The plan was horrifyingly flimsy. He might be unable to slip away from Syreet, or be spotted trying. If he failed to pilfer what he needed from the Urst, he could either be caught, or forced to flee without even a knife to defend himself. Finally, even if he succeeded in his escape, Sparr had no idea what trials the rest of his journey would bring. Ten days on foot in a wild, unforgiving land was far from a welcoming prospect. Reclaiming his possessions would help, but Sparr faced at best a dangerous and long road. He groaned in frustration.

“Give your problem to Omm.” This remark came from Stef. The blond-maned gladiator’s arms had been wrapped in bandages after the previous day’s fight. He had been idly marking them with a blue chalk, but now addressed Sparr.

“What?” Happy for the distraction, Sparr joined him at a table.

“You are troubled,” Stef said. “Omm will take your problem.” Omm was the name of the god the Origin worshipped.

“Okay, how does that work? How do I give him my problem?”

“Turn the wheel,” Stef said. He bowed slightly, as if conveying some unassailable truth. “Make a sacrifice.”

“The wheel is at the temple?”

Stef looked at him blankly. “Of course.”

“And a sacrifice is tokens?”

“Yes, or flesh.”

“What?” Sparr thought perhaps he had misheard.

“Flesh,” repeated Stef. “Sons and daughters.”

“So… if I don’t have tokens I can give them a child?” Nausea rose in his throat.

“Yes,” Stef said.

Something occurred to Sparr. Stef was a handsome man, even with the tracing of scars he carried. “You were in the temple.”

“Was,” Stef said. “Said I could go last year.”

“How old were you when your family sacrificed you?”


It was a story as old as humankind itself. The Origin offered advantages for the wealthy. Sparr had yet to witness their ceremonies, but based on the parade of beautiful young men and women who had escorted Liette the first day, Sparr guessed that sexual favors were on offer for the wealthiest donors. Poorer families who sought blessings had to ‘sacrifice’ their adult children. Incredibly, despite having been himself abused and discarded, Stef seemed to bear the church no malice.

Sparr excused himself.


The night before the fights, Sparr dreamed of Earth. In it, he walked down a familiar but unnamed street. Shops welcomed him, but each as he approached turned rotten, their wares transforming to squirming, deformed creatures. Acquaintances as he greeted them became fiends, tearing out his flesh without pain. All was hollow and lonely.

The gladiator pit, in contrast, was becoming familiar. Wine merchants sent their boys out into the crowd, returning quickly with handfuls of tokens and empty cups. Fighters familiar and new stretched and eyed each other, or sparred with comrades. Auburn and Blonde weren’t present. Apparently they were part of a caravan that took their act to a different town each week. In their place, as an opener, an elderly man goaded a pair of odd, upright fowl into combat. Their wings affixed with tiny blades, the unfortunate birds flapped and squawked, crashing together until one dripped blood. Sparr had enjoyed the choreographed battle between the two women considerably more.

The Governor and Liette presided over the crowd with cautious smiles. To Sparr’s surprise, Kess was seated at Liette’s side. The Olm woman was almost unrecognizable at first. She was dressed in one of the revealing blue robes of the Origin. The single, long braid she had worn when Sparr first had seen her had been undone. Her lustrous, dark hair now spilled down her back, gathered together in spots with glittering clasps. A touch of blush highlighted her cheekbones and flawless, dusky skin. Kess noticed him, apparently as surprised as he was. She tore her eyes away before Liette took note.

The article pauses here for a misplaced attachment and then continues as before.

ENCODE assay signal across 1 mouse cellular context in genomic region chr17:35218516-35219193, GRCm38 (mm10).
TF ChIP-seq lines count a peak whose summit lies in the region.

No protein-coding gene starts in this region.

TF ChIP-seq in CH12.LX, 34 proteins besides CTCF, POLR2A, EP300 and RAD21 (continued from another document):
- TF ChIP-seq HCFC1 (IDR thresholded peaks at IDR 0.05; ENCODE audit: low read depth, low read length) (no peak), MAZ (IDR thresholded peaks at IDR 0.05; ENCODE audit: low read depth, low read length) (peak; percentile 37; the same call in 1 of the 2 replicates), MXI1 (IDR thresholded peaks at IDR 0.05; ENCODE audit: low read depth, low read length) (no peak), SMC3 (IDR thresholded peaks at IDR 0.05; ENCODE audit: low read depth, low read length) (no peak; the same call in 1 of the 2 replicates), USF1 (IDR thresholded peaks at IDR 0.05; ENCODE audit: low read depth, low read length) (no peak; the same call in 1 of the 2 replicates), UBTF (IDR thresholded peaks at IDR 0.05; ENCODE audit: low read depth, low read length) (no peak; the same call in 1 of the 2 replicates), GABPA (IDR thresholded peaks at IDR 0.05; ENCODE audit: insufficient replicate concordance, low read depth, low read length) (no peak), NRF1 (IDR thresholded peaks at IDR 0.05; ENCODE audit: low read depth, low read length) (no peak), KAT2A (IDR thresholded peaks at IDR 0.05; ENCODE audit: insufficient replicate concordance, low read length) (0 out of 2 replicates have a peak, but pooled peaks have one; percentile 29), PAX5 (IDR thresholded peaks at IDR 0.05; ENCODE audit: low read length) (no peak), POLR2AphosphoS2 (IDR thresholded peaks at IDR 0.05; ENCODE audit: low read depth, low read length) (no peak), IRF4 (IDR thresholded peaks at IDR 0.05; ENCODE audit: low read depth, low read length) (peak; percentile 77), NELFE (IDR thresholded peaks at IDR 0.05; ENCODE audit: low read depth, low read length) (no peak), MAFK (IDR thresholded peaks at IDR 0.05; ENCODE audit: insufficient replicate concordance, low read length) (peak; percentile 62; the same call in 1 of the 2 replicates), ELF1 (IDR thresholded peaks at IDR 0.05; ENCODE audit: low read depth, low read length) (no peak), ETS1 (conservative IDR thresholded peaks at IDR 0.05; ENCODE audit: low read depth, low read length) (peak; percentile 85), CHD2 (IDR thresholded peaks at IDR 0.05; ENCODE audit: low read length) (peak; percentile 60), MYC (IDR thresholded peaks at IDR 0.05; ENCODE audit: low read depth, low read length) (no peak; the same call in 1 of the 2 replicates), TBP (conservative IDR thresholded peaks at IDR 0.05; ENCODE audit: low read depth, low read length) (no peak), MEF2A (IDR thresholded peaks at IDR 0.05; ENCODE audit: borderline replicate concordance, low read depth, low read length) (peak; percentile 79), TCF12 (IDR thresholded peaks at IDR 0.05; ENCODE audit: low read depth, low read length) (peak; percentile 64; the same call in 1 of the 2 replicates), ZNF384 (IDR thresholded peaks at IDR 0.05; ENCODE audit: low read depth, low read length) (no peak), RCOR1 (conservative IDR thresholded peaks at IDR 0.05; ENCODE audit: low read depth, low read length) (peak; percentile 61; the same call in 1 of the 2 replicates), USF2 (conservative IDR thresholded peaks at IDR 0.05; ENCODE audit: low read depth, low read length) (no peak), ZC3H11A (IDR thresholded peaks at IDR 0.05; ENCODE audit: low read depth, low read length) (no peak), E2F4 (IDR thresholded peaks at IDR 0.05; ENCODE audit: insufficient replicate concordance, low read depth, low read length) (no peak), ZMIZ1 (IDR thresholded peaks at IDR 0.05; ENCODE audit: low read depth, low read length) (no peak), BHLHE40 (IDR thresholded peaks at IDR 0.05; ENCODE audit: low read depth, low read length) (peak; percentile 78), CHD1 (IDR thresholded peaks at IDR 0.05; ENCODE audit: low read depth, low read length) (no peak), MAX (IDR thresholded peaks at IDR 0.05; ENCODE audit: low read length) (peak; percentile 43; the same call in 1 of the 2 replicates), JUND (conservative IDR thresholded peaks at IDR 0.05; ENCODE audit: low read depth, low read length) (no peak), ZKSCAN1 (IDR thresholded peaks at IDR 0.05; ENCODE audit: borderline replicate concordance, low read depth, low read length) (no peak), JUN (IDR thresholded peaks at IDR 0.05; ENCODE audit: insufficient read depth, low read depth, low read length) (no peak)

There was a rhythm to the matches. Less skilled or untested combatants were called out early for ‘down’ matches. In these contests the winner had merely to knock his or her opponent to the ground, although in practice most took numerous, painful blows in the process.

Next, and forming the bulk of the program, were the blood matches. As before, Syreet fought her match to the thunderous applause of the crowd. The Amazon, armed with a long knife, twirled and leapt about her opponent, an incredibly muscular fighter who wielded a long club. The woman swung massively powerful blows which, if they had connected, would have broken bones. She never stood a chance against Syreet’s whirlwind attack. By the time the judge called the match, she was dripping blood from a score of cuts.

When done, Syreet once again helped Sparr apply his tiger stripes. The crowd, aroused and energized from her match, called out her name alongside Sparr’s nickname of Animal. As she finished, Syreet pressed herself close against him. She whispered in his ear.

“Tonight, I will conquer your cock.” The woman seemed to enjoy sending Sparr into battle with an erection.

What happened next softened him immediately.

The judge unfurled a banner with a garishly painted red X at its center, the symbol for a death match. Sparr startled, then looked up. The Governor was smiling at him through narrow, predatory eyes. Kess looked horrified.

Sparr steeled himself. Blood battles were dangerous enough. An opponent might deliver a death blow either by accident, as had transpired with Jinn, or by design. Even a non-lethal blow could still leave one seriously injured. Sparr comforted himself with the grim thought that at least he wouldn’t leave the pit a cripple.

A guard handed Sparr a sword, a long blade more suitable for a skilled hand than for hacking. He hefted it, admiring the blade’s responsiveness and balance. The roar of the crowd swelled around him, their blood lust called up for the death match. He stepped into the pit.

Efreem and Sparr spotted each other at the same moment. The Olm man, the first person on Kaybe to give him a kind look, stared in confused dismay from across the pit. Stripped to the waist, he carried the twin of Sparr’s blade. His brown skin was oiled and gleaming.

A frantic buzz of excitement, accompanied by an equally enthusiastic round of betting, swept through the crowd. Sparr glared at the Governor. The man sat stiffly, smirking almost imperceptibly toward the combatants. He must, Sparr thought, have planned this match from the first moment he had bought the two at the slave auction. He even placed a bet, although for which fighter Sparr had no idea. Guards closed off the pit. The fight was underway.

Sparr’s gut was knotted, his mind racing. If it had been a blood match, either he or Efreem could have taken a cut to end the thing. The Governor was either too clever for that, or too cruel. He and Efreem would need to work together somehow. Sparr advanced.